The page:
I feel in my bones that everything I'm doing now at this stage of her life is to prepare her to be a good wife and mother; in my limited understanding of who Grace is right now, I believe this is what she is going to do best.
And thanks to the excellent feminist training I was immersed in since my birth in the 70's, I have a smidgen of guilt about nudging my daughter in this direction; but if most moms think their girls are all going to grow up to be professionals after their 4 year stint in college, and then live happily ever after, I think they're in for a surprise:

Some girls just aren't into academics or are career minded, and really, what's the harm of following the "mommy track"? Women, in spite of their "liberation" of late, are still biological creatures who are hormonally programmed with a deeply (veryvery deeply) ingrained desire to have a family, to be loved and to nurture children. Even with all the hoop-de-do about "choices" and "progress" for women, this is still a beautiful and profound way for a woman to make her mark on the world, and sometimes the most direct.

And realistically, if a woman is driven to define herself through her work, which can also be very rewarding, she should understand that some day she may be faced with a litany of agonizing choices, none of which may be wholly satisfactory given the path she's pursued;

To bear and raise her children, forgoing or temporarily putting her career on hold;
To bear and allow someone else to raise her children, always knowing that her contribution to their lives is minimal at best;
Or move beyond the call to parent, and deal with whatever emotional consequences that may bring (I had an elderly patient last week who lamented repeatedly that her greatest regret was that she was an "old maid", with no children to care for her). Case in point, an interesting segueway:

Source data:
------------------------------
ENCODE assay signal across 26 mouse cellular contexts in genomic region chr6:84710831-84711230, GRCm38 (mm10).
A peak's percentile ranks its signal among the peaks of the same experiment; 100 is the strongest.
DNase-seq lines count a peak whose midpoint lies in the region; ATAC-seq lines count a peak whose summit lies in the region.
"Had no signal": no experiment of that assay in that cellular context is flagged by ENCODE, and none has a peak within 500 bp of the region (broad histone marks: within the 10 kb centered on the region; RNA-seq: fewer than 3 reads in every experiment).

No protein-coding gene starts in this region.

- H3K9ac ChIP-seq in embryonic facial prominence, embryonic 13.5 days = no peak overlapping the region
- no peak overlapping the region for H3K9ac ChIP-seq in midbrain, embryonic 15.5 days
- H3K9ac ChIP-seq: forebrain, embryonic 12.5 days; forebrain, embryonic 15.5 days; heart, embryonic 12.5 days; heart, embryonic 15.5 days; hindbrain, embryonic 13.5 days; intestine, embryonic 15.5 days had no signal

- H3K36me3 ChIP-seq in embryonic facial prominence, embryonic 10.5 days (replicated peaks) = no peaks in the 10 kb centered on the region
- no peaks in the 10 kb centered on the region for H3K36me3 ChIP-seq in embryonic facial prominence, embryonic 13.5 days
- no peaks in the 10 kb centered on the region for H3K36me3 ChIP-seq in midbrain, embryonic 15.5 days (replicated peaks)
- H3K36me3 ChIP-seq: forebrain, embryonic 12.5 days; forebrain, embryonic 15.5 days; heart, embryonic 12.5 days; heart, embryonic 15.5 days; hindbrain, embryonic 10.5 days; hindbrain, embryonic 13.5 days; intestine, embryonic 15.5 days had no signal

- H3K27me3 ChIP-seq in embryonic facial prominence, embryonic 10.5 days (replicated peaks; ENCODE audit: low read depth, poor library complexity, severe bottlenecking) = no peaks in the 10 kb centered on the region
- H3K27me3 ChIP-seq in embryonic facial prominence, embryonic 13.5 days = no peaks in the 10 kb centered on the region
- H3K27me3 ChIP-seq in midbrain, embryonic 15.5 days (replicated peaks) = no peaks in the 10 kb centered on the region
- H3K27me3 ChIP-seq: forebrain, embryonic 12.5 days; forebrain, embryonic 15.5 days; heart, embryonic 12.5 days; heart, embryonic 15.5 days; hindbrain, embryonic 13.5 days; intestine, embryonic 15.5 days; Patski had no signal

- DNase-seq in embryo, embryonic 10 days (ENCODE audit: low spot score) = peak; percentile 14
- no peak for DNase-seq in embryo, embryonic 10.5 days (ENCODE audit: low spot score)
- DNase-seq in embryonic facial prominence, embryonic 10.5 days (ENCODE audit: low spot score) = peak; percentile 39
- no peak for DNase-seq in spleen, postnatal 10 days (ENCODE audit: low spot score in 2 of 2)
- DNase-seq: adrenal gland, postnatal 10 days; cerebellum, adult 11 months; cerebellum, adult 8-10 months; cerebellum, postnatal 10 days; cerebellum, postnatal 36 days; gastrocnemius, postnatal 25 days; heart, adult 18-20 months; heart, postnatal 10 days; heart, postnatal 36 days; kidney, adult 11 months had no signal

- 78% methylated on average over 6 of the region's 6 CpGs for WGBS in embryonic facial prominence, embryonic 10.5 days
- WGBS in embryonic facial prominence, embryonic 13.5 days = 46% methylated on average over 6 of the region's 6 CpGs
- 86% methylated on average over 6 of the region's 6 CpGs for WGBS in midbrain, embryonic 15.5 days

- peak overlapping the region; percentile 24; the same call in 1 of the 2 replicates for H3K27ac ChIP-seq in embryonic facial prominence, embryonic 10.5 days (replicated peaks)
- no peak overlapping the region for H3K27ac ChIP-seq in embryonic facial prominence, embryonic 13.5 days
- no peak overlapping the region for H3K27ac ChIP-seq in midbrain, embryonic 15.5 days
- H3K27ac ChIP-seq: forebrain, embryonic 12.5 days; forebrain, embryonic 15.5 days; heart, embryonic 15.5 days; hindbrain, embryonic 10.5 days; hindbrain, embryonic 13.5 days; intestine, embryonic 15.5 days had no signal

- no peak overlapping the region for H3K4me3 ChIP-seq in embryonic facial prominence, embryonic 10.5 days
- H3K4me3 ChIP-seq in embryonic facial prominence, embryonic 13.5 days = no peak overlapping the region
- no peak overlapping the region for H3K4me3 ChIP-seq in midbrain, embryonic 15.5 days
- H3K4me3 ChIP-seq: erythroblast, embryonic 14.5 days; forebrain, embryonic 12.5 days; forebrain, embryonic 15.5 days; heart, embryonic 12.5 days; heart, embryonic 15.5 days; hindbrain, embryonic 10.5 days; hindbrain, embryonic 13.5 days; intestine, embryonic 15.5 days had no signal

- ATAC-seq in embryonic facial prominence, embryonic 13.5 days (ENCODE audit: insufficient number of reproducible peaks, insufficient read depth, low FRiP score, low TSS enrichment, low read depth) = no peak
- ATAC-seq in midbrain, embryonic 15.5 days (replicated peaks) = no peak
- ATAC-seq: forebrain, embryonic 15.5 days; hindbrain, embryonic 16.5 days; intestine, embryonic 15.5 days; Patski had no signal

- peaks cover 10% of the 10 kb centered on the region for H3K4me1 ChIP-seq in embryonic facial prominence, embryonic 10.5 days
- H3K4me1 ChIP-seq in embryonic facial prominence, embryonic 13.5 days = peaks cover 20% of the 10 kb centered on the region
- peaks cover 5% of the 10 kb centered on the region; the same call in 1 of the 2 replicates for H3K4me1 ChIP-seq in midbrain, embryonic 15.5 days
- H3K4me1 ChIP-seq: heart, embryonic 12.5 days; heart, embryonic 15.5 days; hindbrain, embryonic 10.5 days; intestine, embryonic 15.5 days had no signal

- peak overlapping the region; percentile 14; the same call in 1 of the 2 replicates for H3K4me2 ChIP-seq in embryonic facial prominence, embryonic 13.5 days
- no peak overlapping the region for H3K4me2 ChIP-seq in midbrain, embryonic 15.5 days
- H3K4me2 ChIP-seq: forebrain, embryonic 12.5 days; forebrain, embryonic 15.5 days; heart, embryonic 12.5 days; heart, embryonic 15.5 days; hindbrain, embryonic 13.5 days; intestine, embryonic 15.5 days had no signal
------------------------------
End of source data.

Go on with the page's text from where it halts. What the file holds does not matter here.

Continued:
Of course, I had another conversation today with a woman, much like myself, who is torn between meeting her husband's expectation for her to work and the unhappiness she feels at having to drop her babies off at daycare, and the bitterness of receiving no help with running the household. I myself write this after another 8 hour day at work, after preparing dinner, cleaning it up, washing and folding clothes, and getting the kids ready for another day while my own spouse is relaxing on the couch...
Why would I want to prepare my daughter to have a full-fledged career when she is likely to be dumped on in this fashion? Will the world change enough in my lifetime to the point where women aren't expected to "do it all"? Because I think it's crap. That is definitely ONE family tradition I have no intention of passing on.
As usual, I don't know which diretion to take.... all I DO know, is that until this issue is settled, I'm going to be miserable for the 4 whole months until school starts back up in the fall (we had everything decided last fall until the DAY BEFORE school started, when I was forced to make the snap decision to send Grace to CCHS because it turned out Grace couldn't go to BHS thru open enrollment, as we thought she could. I am not a fan of WHS for her; it's just too small, with all the implications of such).